Immokalee’s nearest hospital is 50 miles (a one hour drive) away in Naples, which presents one of the largest challenges in preventing the spread of the virus. Currently, there is still no access to COVID-19 testing in Immokalee. If a worker gets sick, the lack of testing would dangerously combine with the inaccessibility of treatment and quarantine spaces, threatening the entire community. Most farmworkers lack their own transportation to get to the hospital, and even if workers can get to the hospital and take time off work to seek care, treatment is not guaranteed. For many workers, missing a day of work or an entire paycheck due to sickness could mean the difference between being able to feed their families or going hungry. 

Farmworkers have also historically had little or no access to other crucial public health services and preventative medical assistance and many lack health insurance or the financial resources to cover the costs of care. Undocumented workers and workers with mixed-status families may also be afraid to seek medical attention if they become ill for fear of immigration action against them and their loved ones. 

Entangled with a grave lack of access to medical care are overcrowded housing and transportation conditions that many workers suffer in order to work in the fields. Lupe Gonzalo, a Community Organizer for the CIW, deplored the unsafe working environment provided by growers.

“Most farmworkers live in trailer homes where there’s 10 or 15 people living there,” Gonzalo explained, “and when you’re on the way to work you have 40, 50, 60 farmworkers in a bus on the way up to the fields, so the community is very vulnerable because it has been made impossible to follow very basic distancing guidelines.”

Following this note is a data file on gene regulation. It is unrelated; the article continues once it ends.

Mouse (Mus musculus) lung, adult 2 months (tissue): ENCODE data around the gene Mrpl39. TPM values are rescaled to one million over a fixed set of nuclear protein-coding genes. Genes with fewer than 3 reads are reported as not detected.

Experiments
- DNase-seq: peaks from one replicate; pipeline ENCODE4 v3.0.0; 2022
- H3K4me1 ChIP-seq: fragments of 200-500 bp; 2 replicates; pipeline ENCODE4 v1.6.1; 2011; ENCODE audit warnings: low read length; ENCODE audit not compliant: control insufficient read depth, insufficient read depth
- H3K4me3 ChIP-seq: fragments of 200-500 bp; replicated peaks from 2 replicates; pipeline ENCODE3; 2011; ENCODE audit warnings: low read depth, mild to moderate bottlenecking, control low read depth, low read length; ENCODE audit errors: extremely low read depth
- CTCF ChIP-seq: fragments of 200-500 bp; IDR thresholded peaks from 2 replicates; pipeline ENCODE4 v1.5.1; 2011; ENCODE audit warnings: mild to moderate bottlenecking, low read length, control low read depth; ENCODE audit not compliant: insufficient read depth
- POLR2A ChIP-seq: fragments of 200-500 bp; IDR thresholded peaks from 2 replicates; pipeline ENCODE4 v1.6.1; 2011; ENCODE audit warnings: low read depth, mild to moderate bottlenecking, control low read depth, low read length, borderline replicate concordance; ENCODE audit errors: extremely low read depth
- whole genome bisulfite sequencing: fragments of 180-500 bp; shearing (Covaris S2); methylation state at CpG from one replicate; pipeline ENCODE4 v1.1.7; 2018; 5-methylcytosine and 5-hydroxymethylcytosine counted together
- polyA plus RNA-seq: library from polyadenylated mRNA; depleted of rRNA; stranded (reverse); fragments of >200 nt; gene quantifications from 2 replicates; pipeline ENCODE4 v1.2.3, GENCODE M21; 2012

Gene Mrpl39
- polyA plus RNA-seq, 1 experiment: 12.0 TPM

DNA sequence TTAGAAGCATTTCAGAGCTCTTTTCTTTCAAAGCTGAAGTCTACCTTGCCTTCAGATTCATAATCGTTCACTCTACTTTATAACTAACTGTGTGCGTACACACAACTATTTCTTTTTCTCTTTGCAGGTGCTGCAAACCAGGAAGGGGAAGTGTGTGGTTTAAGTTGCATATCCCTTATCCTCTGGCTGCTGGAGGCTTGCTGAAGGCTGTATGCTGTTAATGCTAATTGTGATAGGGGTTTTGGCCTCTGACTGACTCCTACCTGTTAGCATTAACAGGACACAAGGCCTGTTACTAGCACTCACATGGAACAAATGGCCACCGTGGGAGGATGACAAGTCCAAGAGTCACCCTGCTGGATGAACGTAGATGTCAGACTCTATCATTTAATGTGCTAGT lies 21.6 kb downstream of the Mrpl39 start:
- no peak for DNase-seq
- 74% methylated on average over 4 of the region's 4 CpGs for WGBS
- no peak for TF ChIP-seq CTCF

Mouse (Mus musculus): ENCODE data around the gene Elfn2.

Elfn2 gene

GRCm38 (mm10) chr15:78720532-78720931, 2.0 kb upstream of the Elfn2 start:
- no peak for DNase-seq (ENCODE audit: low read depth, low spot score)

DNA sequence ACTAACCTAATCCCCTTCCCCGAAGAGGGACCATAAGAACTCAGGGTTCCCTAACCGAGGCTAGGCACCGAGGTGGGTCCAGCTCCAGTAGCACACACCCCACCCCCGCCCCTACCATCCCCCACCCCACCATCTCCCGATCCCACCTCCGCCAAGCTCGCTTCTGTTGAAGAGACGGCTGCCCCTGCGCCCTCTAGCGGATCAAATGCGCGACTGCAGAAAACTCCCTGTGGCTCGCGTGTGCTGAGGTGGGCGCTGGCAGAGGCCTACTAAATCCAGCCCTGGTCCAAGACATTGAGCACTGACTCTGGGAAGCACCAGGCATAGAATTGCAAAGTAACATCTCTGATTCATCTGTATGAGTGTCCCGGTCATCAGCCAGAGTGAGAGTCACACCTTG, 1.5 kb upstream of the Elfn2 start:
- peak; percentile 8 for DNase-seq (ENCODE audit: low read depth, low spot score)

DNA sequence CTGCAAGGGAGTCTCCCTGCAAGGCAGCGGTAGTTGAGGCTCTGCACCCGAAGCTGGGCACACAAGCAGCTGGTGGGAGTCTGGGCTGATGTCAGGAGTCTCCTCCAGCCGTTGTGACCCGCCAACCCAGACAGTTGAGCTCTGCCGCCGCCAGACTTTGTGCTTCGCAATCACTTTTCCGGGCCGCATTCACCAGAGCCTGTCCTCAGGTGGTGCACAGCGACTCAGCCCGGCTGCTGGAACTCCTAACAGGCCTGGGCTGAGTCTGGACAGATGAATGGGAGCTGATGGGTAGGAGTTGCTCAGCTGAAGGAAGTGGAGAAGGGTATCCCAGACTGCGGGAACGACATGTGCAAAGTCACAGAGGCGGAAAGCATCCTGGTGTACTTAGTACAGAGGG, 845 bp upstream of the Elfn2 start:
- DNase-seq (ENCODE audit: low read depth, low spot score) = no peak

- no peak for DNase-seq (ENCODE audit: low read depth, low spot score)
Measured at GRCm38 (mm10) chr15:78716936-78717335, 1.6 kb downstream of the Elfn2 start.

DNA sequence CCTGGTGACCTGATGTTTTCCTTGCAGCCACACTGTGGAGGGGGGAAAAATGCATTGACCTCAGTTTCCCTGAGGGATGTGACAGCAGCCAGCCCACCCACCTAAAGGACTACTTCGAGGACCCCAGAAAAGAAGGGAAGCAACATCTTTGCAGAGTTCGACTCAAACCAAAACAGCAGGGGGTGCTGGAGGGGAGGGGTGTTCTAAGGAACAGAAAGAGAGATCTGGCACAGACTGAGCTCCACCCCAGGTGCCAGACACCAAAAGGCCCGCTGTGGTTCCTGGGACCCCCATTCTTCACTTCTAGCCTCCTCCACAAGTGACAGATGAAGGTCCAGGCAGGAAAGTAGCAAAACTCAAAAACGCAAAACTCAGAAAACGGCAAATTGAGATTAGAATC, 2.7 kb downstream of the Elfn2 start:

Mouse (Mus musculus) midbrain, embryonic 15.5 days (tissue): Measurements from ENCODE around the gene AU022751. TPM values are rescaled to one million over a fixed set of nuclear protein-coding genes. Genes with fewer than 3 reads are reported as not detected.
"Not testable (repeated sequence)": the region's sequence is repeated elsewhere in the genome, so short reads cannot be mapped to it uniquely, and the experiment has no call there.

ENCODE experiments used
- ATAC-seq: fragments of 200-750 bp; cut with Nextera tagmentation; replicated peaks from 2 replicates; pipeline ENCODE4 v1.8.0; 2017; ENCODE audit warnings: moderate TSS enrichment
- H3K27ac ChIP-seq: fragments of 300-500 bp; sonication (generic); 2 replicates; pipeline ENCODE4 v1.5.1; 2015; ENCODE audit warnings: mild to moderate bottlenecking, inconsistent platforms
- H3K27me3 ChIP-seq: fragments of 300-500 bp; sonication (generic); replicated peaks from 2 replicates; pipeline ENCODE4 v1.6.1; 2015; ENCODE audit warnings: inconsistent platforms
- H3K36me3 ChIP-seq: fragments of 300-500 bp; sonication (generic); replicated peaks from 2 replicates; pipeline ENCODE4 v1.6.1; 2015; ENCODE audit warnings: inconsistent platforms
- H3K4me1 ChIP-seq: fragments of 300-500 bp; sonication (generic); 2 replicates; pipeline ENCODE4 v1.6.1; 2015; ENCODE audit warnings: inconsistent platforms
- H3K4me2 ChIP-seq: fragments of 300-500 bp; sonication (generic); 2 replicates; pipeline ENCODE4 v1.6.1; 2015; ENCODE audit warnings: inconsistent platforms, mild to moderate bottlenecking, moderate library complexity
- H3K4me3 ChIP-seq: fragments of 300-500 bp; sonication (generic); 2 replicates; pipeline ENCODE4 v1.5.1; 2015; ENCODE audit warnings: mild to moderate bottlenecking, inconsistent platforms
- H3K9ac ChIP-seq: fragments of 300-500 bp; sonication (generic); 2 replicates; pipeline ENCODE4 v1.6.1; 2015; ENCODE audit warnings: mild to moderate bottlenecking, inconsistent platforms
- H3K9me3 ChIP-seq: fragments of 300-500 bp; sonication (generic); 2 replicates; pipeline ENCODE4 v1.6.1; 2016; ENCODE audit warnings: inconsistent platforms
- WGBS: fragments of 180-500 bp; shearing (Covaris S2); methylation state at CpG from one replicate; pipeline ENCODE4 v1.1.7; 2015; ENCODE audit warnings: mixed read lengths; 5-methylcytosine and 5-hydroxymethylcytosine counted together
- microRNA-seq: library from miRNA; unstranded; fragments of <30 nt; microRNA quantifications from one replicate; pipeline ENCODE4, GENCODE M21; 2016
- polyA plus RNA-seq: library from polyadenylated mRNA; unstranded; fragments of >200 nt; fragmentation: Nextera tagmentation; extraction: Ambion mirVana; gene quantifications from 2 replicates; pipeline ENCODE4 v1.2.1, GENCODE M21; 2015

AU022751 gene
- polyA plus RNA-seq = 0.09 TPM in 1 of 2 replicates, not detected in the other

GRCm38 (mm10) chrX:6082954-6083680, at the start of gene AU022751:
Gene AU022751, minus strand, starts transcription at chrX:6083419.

According to a document released by the National Farm Worker Ministry (NFWM), workers’ homes sometimes contain multiple inhabitants sleeping and living in one room. Many share bathing, restroom and cooking facilities with multiple unrelated individuals. Some even lack potable water, bathing facilities and soap in grower-provided housing, the lack of which already contributes to non-COVID related health conditions. The document raised concerns about these conditions facilitating rapid community spread and resulting in “transmission to dozens and, potentially, hundreds of workers at one camp or facility.” 

In a recent and highly publicized New York Times op-ed by Greg Asbed, one of the CIW’s founders, Asbed enumerated that those conditions, the result of generations of grinding poverty and neglect, will act like a “superconductor” for the transmission of  coronavirus. 

“If something isn’t done—now—to address their unique vulnerability,” Asbed warned, “the men and women who plant, cultivate and harvest our food will face a decimating wave of contagion and misery in a matter of weeks, if not days.”